sTREEts

Getting Street Trees where they are needed the most.

Tuesday, May 24, 2016

First Thoughts on the Area

Last week, we had our first visit to the neighbourhoods where we will be canvassing. It was great to get a sense of the area and interact with some of the residents. The area spans from Wellington to Gage, and from the railway tracks North of Barton to Cannon. The shaded section of this map gives a more detailed idea of the area of focus.

Lots of potential sites along Sanford Ave!
The houses along Wellington had pretty small yards for the most part, but there were some possible sites for street trees. The houses face a pretty busy road, and the area could definitely benefit from more trees. Many other homes in the area had small yards, but some of the smaller tree options will be a nice fit. The houses along Victoria Street tended to have more trees out front, but the area could still use more. The urban canopy from the existing trees definitely made the area nicer.

Traveling further east towards Gage, the area became quite a bit more industrial. There were a number of factories and empty lots, which got us thinking about the vast potential for street trees in these areas. It was interesting to note that as we moved into the more industrial areas, homes tended to have fewer trees out front. With the help of the Street Tree Project, this pattern can change and lead to nicer-looking neighbourhoods with better air quality.

After refuelling at 541 Eatery
While in the area, we got the chance to stop off at 541 Barton Eatery. The café has a friendly, welcoming atmosphere and offers a menu of delicious, reasonably priced food and drinks (personally, I can vouch for the coffee). I look forward to spending a lot more time there while canvassing in the
area.

While surveying the area, we came across some neighbours and discussed the project with them. We
were met with a range of responses. There were some people who were strongly opposed to the idea of a tree on their property. Around Clinton and Sherman, it became clear that a recent bad experience with a tree made people ambivalent to request their own. A large tree in the area had to be removed recently, supposedly because it had interfered with the sewers. We explained to the neighbours that smaller trees tend not to pose as much of a problem for underground systems, since their roots do not reach as far down. Additionally, trees do not cause damage unless there is a problem with the piping to begin with. More information about these misconceptions can be found here. Hopefully this unfortunate incident doesn’t make people too hesitant to get trees on their property.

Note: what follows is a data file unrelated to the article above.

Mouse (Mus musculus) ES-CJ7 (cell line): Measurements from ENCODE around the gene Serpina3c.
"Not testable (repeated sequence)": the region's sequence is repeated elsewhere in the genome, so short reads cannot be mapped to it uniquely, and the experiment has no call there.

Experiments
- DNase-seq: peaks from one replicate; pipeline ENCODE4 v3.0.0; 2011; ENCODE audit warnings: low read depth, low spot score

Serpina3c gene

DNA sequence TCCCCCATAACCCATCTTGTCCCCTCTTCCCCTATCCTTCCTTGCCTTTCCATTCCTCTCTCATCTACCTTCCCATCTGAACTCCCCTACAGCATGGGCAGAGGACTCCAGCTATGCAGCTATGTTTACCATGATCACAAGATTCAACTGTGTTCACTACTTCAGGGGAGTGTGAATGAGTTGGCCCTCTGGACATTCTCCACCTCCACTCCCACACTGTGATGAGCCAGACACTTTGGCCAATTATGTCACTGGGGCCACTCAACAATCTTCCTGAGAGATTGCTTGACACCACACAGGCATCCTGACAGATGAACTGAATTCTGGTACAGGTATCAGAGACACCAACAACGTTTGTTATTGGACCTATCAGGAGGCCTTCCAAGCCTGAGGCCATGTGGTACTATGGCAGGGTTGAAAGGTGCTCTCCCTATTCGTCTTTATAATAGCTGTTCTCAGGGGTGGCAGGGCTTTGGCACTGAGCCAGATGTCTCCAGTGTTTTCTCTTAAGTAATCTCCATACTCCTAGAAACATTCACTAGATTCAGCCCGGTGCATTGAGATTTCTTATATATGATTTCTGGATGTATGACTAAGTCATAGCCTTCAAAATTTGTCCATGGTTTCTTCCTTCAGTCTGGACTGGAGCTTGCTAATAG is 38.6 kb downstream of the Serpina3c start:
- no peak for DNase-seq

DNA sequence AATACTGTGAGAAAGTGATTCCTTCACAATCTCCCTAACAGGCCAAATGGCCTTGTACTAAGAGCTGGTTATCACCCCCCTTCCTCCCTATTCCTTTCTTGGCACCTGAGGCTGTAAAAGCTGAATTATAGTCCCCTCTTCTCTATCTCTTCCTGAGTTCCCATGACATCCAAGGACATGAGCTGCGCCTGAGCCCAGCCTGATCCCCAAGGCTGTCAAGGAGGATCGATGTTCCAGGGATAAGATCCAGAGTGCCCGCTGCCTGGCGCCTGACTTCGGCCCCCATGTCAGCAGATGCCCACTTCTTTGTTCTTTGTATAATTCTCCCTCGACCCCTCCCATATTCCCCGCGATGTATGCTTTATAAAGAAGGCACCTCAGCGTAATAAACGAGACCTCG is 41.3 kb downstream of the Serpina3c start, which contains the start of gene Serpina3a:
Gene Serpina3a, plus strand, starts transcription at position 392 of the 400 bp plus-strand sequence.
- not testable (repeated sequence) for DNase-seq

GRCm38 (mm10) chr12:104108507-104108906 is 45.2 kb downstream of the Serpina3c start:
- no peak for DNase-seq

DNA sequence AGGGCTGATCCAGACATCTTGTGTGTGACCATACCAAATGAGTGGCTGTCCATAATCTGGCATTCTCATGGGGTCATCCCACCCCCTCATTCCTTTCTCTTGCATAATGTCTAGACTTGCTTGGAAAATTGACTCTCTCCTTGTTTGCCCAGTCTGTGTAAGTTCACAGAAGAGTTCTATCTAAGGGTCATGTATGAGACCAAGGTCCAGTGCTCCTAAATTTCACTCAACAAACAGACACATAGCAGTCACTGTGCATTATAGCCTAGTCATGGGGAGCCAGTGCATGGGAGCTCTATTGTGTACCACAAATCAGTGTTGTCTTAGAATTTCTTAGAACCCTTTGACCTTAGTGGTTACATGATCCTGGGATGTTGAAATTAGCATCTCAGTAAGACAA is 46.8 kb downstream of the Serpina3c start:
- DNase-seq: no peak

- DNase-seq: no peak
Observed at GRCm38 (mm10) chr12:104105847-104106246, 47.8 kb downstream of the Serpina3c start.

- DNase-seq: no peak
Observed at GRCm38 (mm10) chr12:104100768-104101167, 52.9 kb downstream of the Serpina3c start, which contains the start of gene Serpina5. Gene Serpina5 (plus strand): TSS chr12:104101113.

Happy to see a Street Tree!
While there were some people who were strongly opposed to the idea of a tree, others simply seemed hesitant. Many had not considered the idea of getting a tree, and were taken by surprise. However, bringing up the idea of a tree beforehand is likely to make them more willing to consider a tree later on. As this article discusses, introducing people to unfamiliar ideas will make them more receptive to them in the future. Hopefully the Street Tree Project has the same experience!

Some neighbours were very interested in the project, and were happy to connect with us further. We shared contact information and will follow up, and are looking forward to meeting these people again when we canvas. We’re hoping to come across other people who share this attitude!

We came across a few houses that had requested trees from us in past years. It was encouraging to see the trees on their lawns already making the area more inviting. 


We are looking forward to spending lots of time in the area in the weeks to come, and are determined to make the area greener!

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